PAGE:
• Asked by Anonymous

    Luke Ho, Money Maverick at Money Maverick
    119 Answers, 212 Upvotes
    Answered 2w ago
    ECI is definitely the future. https://www.moneymaverickofficial.com/posts/prioritise-early-critical-illness-insurance-life-insurance Especially because we live in such an advanced country with early detection and treatments. I purchased a substantial amount of ECI. ECI is actually for multiple purposes - expedited treatments/surgeries or specialized treatments, as well as income replacement, a much wider range of coverage, etc. In depth study into the CIs will show you that late stage cases are often irreversible - while ECI is not, and you should beat the crap out of it with a huge chunk of money and reimbursed medical bills so you never experience it again. If you have any questions about ECI, you can always drop me a message directly. I'd be happy to answer them. https://www.facebook.com/luke.ho.54
  • Asked by Anonymous

    Luke Ho, Money Maverick at Money Maverick
    119 Answers, 212 Upvotes
    Answered 2w ago
    Insurance savings plans are typically put into a participating fund with an element of guaranteed and non-guaranteed returns comprising of majority bonds. The general idea is a very conservative growth that keeps up or just slightly beats inflation while preserving capital as well as other features such as a higher benefit in the event of untimely death and expedited payouts. You typically expect 2.5 - 4% net overall. There are other RSPs, especially commonly offered by POSB Invest-Saver for the STI or the ABF Bond Fund, which can have mixed returns as well ranging from 2 to about 7% depending on your risk profile. Lastly, Robos also have a range of risk that you can choose from which will typically generate between 3 - 10% annualized. The risk for robos is typically much higher, since the investments are made overseas and have more focus towards equities - so you add up things like currency risk. Of course, you also get a higher return. In summary, no, they are not the same. Higher risk is higher return. But if you're looking at 'savings' in a conservative sense and not 'investing', then you should stick with conservative investments. If you want to invest aggressively, you can do much better than robos. You can always drop me a PM if you'd like to start saving. https://www.facebook.com/luke.ho.54.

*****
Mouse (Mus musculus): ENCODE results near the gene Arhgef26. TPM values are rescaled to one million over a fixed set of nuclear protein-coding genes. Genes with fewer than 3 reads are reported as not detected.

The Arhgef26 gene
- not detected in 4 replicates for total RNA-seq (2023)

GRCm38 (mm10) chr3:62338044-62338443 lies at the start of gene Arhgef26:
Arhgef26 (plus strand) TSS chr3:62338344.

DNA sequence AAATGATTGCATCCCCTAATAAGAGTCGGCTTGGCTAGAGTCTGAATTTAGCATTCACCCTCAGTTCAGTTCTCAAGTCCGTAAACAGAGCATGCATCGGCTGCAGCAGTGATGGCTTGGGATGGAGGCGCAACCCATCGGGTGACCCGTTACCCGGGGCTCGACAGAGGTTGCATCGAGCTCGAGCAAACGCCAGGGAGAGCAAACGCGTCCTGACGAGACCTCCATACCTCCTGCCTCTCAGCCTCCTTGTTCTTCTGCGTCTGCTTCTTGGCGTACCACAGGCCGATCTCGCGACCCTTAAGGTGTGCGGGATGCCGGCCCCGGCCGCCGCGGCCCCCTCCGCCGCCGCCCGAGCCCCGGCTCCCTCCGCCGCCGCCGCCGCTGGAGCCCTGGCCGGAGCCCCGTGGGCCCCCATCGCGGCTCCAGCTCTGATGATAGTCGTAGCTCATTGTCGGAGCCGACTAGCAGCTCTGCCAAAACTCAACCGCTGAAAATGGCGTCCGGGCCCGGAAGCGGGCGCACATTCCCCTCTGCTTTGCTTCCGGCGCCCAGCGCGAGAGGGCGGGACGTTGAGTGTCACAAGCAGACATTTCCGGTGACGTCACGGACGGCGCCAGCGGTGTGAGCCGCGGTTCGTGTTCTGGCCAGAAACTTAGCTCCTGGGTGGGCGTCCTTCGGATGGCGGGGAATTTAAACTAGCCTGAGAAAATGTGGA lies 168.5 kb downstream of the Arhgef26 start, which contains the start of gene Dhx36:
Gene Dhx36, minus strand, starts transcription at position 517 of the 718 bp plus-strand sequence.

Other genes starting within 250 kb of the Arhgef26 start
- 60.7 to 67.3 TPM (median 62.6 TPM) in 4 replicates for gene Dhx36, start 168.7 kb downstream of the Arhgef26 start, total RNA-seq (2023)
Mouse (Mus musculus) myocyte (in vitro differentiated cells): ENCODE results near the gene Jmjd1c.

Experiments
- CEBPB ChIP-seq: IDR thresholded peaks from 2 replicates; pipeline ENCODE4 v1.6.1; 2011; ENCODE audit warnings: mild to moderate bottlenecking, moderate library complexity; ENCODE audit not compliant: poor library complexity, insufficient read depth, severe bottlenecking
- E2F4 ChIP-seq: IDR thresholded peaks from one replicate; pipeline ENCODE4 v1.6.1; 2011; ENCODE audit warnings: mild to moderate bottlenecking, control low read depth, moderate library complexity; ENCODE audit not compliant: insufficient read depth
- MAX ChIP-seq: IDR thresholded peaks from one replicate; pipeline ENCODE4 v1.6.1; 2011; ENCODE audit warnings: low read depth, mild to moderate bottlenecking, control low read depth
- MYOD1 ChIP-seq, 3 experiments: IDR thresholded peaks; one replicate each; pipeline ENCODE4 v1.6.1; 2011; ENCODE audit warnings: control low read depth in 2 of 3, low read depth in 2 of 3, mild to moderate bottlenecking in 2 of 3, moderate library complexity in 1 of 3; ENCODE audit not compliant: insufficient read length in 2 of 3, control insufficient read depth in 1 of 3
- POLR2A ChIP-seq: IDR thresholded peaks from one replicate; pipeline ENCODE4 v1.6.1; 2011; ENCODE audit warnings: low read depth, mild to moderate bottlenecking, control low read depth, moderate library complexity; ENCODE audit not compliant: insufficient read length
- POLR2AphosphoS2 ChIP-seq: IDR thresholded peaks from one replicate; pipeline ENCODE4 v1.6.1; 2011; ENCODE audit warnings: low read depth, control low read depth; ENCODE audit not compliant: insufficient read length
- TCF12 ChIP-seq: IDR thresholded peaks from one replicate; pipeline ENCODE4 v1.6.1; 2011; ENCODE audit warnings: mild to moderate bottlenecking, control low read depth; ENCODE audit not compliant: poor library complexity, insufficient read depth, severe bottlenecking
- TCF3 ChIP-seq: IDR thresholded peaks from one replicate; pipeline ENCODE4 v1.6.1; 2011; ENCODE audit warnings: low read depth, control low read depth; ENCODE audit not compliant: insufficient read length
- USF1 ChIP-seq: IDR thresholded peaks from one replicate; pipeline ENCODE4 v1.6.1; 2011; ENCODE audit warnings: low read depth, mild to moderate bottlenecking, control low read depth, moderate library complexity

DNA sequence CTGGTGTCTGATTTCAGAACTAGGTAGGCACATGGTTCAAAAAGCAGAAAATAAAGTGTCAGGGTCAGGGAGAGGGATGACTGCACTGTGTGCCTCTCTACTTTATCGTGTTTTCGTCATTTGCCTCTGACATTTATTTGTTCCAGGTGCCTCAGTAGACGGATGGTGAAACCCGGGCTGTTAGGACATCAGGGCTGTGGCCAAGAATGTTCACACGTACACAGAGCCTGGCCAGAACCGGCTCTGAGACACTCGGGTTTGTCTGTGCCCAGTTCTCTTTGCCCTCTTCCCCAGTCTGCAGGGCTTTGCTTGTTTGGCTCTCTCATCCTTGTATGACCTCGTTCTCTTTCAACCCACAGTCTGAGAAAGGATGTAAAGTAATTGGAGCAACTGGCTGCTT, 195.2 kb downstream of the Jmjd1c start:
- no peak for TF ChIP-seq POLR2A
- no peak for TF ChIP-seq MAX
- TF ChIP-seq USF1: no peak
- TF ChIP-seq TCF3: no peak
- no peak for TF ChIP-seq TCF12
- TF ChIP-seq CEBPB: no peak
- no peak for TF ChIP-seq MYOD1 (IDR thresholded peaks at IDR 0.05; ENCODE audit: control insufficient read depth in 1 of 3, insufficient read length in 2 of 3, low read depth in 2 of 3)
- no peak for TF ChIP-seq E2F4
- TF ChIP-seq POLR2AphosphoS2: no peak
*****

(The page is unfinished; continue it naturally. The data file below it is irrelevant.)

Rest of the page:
• Asked by Anonymous

    Luke Ho, Money Maverick at Money Maverick
    119 Answers, 212 Upvotes
    Answered 2w ago
    Such arrangements are actually more common when utilizing your mortgage, or any other asset that you might own in order to gain a low interest rate. With a low interest rate and freeing up a large asset to invest the difference in something like an endowment, you make consistent money between the two differences in interest. E.g. If the Endowment pays 4% a year and your interest a year is 2% - 2% of 1.5mil is a cool $30,000 a year, or $2500 of free money a month that you have. Obviously necessary precaution has to be taken to execute this as its far more pleasant in theory. The reality can be quite complex, but its the financial advisor's job to execute with professionalism. You may want to take a more active role in the process before letting him/her automate it once a couple of payouts are secure.
  • Asked by Anonymous

    Kenneth Lou, Co-founder at Seedly
    289 Answers, 674 Upvotes
    Answered 2w ago
    Personally, I would say the rank should be: - Hospitalisation (H&S) plans - Term or Whole life (depending on your needs) - Personal Accident (limited cases of being only in accidents before claiming) Because if you think about it, if you get knocked down by a PMD.... you will also use your H&S to claim for your hospital stay... anything that is warded, you'll be able to claim using your hospitalisation plan.